"They put everything into a computer, and I've heard it takes only 17 seconds," said Kelly Pippin, who, like her husband, plans on a residency in internal medicine. "In a matter of 17 seconds, our fate is determined."
In a ritual once described by a UMMC student as a combination of the Academy Awards and the NFL draft for nerds, the name of each student, or couple, was drawn, one at a time.
Keeton, who only recently stepped down as vice chancellor, was selected by the students to draw the first name; it belonged to Kristie Alvarez, a future family medicine resident at UMMC.
Dr. Loretta Jackson-Williams, associate dean for academic affairs, drew the remaining names from the Match Box, calling the students to stand before the audience, open an envelope containing a slip of paper and announce their fate.
Nesbit holds his cash-filled bag as he announces his match
To add more drama to the affair, each year the last student called is awarded a traditional doctor's bag stuffed with a $5 contribution from each of his or her classmates. The day's winner: Brad Nesbit.
"It's a good day," said Nesbit, another internal medicine prospect staying put at the Medical Center. "I make money before I sign the contract."
Most of the students appeared to be pleased during the big reveal. When Julie Dhossche tore open medical school's version of the fortune cookie, she gasped into the microphone.
The daughter of Dr. Dirk Dhossche, UMMC professor of psychiatry, she had been holding hands, somewhat pensively, with her fiancé Tyler Baker, an engineer, shortly before she took the stage.
At the podium, her words tumbled out: dermatology, Oregon Health & Science University, Portland. It was her first choice.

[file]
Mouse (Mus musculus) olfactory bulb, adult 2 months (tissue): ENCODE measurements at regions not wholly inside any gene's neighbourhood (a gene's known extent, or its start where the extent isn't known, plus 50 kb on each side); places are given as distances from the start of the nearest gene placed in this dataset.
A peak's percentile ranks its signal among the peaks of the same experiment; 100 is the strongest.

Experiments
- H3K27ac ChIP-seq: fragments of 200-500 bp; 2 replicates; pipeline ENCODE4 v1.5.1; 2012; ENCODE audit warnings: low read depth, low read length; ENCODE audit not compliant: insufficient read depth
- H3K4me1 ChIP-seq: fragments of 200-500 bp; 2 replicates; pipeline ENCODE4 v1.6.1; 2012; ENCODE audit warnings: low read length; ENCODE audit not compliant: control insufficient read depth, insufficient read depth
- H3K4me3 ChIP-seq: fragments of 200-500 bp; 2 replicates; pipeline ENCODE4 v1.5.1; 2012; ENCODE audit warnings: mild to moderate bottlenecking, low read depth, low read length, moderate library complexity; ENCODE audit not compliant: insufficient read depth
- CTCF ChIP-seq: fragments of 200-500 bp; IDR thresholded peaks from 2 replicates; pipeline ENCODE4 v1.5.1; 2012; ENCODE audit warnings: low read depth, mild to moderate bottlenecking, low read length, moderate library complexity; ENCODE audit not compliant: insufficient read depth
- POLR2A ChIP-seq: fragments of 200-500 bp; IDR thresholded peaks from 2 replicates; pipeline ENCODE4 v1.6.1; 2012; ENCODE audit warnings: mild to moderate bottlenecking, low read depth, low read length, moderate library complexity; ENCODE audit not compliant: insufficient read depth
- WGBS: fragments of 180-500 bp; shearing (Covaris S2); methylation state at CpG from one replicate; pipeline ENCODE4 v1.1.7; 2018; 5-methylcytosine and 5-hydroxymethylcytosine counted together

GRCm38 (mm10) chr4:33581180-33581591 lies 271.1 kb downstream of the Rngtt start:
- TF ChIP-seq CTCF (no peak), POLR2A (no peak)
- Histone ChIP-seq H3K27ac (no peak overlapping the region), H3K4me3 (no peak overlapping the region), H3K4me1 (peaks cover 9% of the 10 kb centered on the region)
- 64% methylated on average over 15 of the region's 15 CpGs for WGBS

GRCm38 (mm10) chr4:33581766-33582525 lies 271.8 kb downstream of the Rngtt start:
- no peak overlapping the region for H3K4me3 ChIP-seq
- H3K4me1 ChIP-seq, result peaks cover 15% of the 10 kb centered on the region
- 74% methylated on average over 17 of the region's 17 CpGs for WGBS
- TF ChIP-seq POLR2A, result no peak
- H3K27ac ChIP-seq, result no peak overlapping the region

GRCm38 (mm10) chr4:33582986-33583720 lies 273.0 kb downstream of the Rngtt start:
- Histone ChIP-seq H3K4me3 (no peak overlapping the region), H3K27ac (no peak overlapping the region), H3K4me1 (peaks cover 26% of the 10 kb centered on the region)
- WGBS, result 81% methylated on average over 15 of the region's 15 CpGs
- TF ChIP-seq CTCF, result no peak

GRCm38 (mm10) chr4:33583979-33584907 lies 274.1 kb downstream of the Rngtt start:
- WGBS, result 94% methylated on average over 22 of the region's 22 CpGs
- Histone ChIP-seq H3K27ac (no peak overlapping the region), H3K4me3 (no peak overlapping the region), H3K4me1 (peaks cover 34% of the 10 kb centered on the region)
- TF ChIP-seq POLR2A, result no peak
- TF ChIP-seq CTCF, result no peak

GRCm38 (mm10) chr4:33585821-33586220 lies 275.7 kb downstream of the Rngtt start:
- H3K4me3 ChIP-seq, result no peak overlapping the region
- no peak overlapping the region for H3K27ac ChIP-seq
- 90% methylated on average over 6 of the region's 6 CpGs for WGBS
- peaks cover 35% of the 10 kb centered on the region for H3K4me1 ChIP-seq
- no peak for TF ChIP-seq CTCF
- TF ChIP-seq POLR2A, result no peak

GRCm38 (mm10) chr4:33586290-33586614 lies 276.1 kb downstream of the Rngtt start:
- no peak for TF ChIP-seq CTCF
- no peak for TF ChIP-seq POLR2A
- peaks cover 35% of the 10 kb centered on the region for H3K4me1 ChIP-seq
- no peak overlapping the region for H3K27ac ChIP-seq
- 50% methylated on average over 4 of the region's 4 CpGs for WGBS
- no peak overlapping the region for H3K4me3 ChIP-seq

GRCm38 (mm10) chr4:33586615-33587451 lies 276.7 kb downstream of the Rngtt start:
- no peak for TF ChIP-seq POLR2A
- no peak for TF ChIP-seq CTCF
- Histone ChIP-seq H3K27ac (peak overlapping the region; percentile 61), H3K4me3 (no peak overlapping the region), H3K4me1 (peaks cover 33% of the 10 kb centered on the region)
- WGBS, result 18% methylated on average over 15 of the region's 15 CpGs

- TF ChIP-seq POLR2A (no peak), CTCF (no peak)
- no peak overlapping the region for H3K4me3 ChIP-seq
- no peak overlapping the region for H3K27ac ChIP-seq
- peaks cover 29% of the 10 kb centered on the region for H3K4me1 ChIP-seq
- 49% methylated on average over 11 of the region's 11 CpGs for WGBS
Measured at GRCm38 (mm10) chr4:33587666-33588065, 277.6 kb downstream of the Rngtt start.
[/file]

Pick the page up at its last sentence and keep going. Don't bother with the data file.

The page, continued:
"On one hand I didn't think it would actually happen," she said afterward. "It's a good feeling."
Dhossche could claim the match farthest from Jackson - tied with Madiha Ahmad, an internal medicine resident-to-be at Providence St. Vincent Hospital, also in Portland, Ore.
As McDonald noted, many in the Class of 2015 will be "dispersed" - to Wisconsin, California, Massachusetts, Virginia and so forth.
But a plurality will stay in Mississippi: 52 of the graduates, or 41.6 percent, with 48 remaining at UMMC.
Kelly and Zack Pippin read their Match Day fates together.
They include the Pippins. "We're pretty pumped about it," Zach Pippin said in the aftermath. "We interviewed all over and thought we wanted to leave Jackson. But we couldn't find a place that was better.
"We went to some great places. UMMC had everything we wanted."
"I couldn't be happier," Kelly Pippin said. "These are the people I want to be with and practice medicine with."
The stay-at-homers include McDonald as well. The emergency medicine resident-in-waiting also said he's glad to preserve ties with his medical "family" - a concept the father of six should know something about.
Morgan, the aspiring pediatrician, was also satisfied with his day, except for one thing: He missed winning the bloated black bag by only a handful of draws.
"I really wanted that money," he said.